Good Morning, Luang Prabang (Laos, 2008)

First things first, a brief disclaimer: I didn’t realize until after the DVD had been delivered from Cornell’s library that it didn’t have English subtitles. Since I don’t speak a word of Lao or Thai, I found a couple articles about the film and followed along as best as I could. Here are the links to those summaries:

“Good Morning, Luang Prabang—and Hello to Laos’s Film Industry” by Andrew Buncombe

“Thai & Lao Culture in ‘Sabaidee Luang Prabang'” by Sirinya Pakditawan

A Tale of Two Countries

Directed by Sakchai Deenan of Thailand and produced by Anousone Sirisackda of Laos, Good Morning, Luang Prabang was actually a joint production between the two neighboring countries, and the first commercial release in Laos since 1975, when the country adopted communism.

The film begins in Bangkok, as Thai photographer Sorn prepares to travel to Laos to visit his grandfather. His culture shock as he begins his travels is evident. As Pakditawan observes (and as Sirisackdan confirms, based on Buncombe’s article), the film highlights differences between Thai and Lao culture—between, for instance, bustling Bangkok and comparatively quiet Laos. In another example of the contrast between Thailand and Laos, Sorn tells his (English-speaking) mother on the phone while in Pakse: “The weather’s nice, but the food takes some getting used to.”

But Good Morning, Luang Prabang also emphasizes how Lao culture differs from Western culture. When a white tourist asks to have his picture taken with the female lead Noi (a Laotian tour guide), he puts his arm around her. She tells him multiple times not to do this, signaling the inappropriateness of such physical contact, especially between strangers, in Laotian etiquette.

A Break with the Past

At first I thought to myself, “Wow, this film isn’t exactly heavy on plot.” But then I realized how ridiculous it was of me to think that; since I don’t speak Lao or Thai, about 90% of the film’s plot—any lines not spoken in English and anything not captured in meaningful glances or the musical score—is essentially lost on me. That’s why the plot summaries provided in the links above were so essential to me as I prepared to watch the movie.

A view of Luang Prabang, the film’s titular city. (Image: Thomas Drissner,distributed by CC BY-SA 3.0)

Even so, based on what I can tell, and corroborated in Pakditawan’s essay, the film is essentially a tourism film—a more benign form of propaganda than standard Laotian media. And that’s not necessarily a bad thing, since the primary goal mostly seems to be the promotion of tourism. The movie highlights the historic sites and tourist attractions of Pakse and Vientiane as well as the title city, three of the most culturally significant cities in Laos.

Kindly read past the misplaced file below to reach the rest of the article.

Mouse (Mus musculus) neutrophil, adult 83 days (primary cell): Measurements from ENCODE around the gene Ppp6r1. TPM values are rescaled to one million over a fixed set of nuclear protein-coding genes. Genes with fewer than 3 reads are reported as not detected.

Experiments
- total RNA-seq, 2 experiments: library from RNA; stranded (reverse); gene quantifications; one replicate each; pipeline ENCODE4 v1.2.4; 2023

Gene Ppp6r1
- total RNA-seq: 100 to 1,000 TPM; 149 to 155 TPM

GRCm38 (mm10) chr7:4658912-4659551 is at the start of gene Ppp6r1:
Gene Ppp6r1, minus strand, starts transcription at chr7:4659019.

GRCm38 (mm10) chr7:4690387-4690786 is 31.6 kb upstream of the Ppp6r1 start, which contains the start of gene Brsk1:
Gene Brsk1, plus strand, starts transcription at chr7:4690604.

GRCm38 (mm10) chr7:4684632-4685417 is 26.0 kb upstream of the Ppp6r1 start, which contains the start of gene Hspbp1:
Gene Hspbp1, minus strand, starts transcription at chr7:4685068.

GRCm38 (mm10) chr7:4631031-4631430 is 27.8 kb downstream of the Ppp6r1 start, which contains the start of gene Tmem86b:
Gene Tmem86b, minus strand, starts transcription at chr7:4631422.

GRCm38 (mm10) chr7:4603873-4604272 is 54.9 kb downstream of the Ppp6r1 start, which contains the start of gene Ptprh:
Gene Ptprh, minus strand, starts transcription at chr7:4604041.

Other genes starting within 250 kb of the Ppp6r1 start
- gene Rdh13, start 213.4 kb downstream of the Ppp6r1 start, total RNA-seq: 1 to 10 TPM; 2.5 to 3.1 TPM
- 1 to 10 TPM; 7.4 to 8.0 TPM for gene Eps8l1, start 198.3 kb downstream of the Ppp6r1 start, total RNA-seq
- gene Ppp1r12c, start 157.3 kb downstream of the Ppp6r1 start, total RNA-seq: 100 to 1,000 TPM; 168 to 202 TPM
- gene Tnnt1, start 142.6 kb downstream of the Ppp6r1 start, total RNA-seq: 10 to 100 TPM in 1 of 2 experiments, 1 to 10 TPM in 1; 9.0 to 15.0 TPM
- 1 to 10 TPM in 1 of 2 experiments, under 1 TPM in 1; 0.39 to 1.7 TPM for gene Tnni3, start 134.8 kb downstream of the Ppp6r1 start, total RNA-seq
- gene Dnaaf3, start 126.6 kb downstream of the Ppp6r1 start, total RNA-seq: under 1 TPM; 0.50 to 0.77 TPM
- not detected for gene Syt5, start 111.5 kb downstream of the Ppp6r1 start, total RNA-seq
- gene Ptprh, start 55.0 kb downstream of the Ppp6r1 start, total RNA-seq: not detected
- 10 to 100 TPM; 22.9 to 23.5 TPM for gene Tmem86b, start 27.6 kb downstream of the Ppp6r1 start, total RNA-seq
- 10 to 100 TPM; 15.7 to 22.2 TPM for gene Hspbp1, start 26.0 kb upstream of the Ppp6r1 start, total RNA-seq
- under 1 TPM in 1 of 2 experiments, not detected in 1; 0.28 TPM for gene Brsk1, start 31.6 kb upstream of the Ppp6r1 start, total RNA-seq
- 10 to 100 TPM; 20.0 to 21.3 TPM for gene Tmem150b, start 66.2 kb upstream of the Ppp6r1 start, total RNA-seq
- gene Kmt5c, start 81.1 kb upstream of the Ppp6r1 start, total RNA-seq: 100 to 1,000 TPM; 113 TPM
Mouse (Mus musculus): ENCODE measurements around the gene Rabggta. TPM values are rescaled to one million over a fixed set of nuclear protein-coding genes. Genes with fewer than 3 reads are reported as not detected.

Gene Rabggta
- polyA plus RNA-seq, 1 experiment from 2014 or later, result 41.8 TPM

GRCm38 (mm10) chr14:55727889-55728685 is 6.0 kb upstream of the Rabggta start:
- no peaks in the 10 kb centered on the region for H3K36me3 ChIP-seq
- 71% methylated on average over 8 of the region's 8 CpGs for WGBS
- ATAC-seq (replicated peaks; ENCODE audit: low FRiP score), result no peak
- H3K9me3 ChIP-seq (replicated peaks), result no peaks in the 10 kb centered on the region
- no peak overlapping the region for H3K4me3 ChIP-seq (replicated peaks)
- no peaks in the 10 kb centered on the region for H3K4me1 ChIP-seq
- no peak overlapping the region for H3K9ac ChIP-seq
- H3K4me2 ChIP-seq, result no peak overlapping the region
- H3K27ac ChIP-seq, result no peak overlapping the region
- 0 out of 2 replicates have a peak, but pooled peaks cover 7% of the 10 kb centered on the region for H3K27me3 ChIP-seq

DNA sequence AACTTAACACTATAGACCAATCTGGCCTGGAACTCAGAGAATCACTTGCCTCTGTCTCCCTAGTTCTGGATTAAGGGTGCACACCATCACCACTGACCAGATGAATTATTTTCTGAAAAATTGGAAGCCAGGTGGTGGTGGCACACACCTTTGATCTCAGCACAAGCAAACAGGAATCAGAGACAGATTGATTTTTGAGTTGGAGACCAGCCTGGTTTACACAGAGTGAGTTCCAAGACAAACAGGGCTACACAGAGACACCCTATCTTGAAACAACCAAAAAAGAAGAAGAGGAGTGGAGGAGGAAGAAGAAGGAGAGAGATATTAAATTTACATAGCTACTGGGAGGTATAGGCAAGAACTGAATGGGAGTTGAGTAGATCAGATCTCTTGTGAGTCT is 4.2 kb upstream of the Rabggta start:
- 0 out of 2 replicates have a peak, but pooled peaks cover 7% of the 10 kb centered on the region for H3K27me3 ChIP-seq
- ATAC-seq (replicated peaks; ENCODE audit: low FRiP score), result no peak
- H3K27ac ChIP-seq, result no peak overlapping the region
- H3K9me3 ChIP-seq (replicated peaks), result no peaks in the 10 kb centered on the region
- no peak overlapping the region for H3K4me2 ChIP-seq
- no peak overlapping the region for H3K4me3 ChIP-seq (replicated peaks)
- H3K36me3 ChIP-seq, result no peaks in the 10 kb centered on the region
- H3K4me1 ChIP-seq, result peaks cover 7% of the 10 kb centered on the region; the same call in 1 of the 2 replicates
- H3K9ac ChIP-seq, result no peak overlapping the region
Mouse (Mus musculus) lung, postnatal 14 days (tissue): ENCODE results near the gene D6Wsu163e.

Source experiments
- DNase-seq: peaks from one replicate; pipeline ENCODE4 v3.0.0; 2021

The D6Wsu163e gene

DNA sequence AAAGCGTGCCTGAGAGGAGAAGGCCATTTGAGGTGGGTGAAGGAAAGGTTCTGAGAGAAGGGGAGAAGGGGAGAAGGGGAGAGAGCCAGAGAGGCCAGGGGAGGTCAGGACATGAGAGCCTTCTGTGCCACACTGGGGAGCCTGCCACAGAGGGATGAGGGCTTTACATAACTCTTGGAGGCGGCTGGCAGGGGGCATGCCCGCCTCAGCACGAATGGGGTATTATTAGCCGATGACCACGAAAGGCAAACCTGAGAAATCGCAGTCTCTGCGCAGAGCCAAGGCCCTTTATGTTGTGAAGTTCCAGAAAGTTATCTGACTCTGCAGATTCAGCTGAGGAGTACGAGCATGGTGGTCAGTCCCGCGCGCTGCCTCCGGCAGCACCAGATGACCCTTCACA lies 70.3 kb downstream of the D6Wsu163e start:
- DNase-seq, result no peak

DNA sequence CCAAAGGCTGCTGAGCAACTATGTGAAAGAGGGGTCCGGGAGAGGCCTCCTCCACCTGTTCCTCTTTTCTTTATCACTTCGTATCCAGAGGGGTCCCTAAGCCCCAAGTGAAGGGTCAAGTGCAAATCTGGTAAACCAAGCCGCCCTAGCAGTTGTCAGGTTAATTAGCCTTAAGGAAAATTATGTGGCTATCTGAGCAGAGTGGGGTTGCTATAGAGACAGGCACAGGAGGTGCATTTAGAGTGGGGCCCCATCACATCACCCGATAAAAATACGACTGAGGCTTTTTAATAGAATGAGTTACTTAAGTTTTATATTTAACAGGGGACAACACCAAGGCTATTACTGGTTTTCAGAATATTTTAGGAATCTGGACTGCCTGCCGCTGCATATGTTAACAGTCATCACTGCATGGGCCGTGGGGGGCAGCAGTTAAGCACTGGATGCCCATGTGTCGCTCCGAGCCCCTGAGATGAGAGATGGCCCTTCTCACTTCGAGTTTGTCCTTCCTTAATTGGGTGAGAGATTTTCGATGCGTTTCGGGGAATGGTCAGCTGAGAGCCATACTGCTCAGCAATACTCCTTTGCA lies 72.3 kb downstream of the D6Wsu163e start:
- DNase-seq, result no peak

That said, Buncombe notes in his article that Sakchai himself admitted that “We wanted a soft storyline so it would not be too hard to get approval from the Lao government.” Furthermore, the Laotian government had some control over the film’s portrayal of their nation, redacting any content they found offensive. To be fair, though, their concern was not completely unfounded; Buncombe describes a history of Thai films ridiculing Laos and Laotian culture. With its vaunted release, Good Morning, Luang Prabang signaled a strong break from that tradition.

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Does the President Have AIDS? (Haiti, 2006)

Travellers and Magicians (Bhutan, 2003)

This film, directed by the Nyingma lama Khyentse Norbu, tells the story of Dondup Norbu, a government officer in a small Bhutanese village called Khumbar. Secretly planning to apply for a visa to the United States, Dondup is highly Americanized; he is visibly different from his neighbors, with a shag haircut, an “I Heart NY” shirt, and a denim gho. In order to apply for the visa, he has to be in Thimphu within four days, and it’s a two-day journey from the isolated Khumbar.